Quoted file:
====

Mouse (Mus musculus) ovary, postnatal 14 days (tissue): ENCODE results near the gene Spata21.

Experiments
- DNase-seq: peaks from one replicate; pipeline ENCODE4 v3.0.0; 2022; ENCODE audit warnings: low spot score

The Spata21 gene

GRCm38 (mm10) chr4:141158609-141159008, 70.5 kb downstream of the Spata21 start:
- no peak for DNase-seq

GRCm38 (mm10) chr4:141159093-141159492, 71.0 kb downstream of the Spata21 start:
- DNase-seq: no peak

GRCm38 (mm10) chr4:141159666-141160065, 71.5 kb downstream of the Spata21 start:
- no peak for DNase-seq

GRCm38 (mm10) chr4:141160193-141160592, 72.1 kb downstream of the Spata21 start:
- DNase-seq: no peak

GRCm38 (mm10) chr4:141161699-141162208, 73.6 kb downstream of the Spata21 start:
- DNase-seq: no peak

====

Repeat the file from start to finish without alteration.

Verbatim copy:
Mouse (Mus musculus) ovary, postnatal 14 days (tissue): ENCODE results near the gene Spata21.

Experiments
- DNase-seq: peaks from one replicate; pipeline ENCODE4 v3.0.0; 2022; ENCODE audit warnings: low spot score

The Spata21 gene

GRCm38 (mm10) chr4:141158609-141159008, 70.5 kb downstream of the Spata21 start:
- no peak for DNase-seq

GRCm38 (mm10) chr4:141159093-141159492, 71.0 kb downstream of the Spata21 start:
- DNase-seq: no peak

GRCm38 (mm10) chr4:141159666-141160065, 71.5 kb downstream of the Spata21 start:
- no peak for DNase-seq

GRCm38 (mm10) chr4:141160193-141160592, 72.1 kb downstream of the Spata21 start:
- DNase-seq: no peak

GRCm38 (mm10) chr4:141161699-141162208, 73.6 kb downstream of the Spata21 start:
- DNase-seq: no peak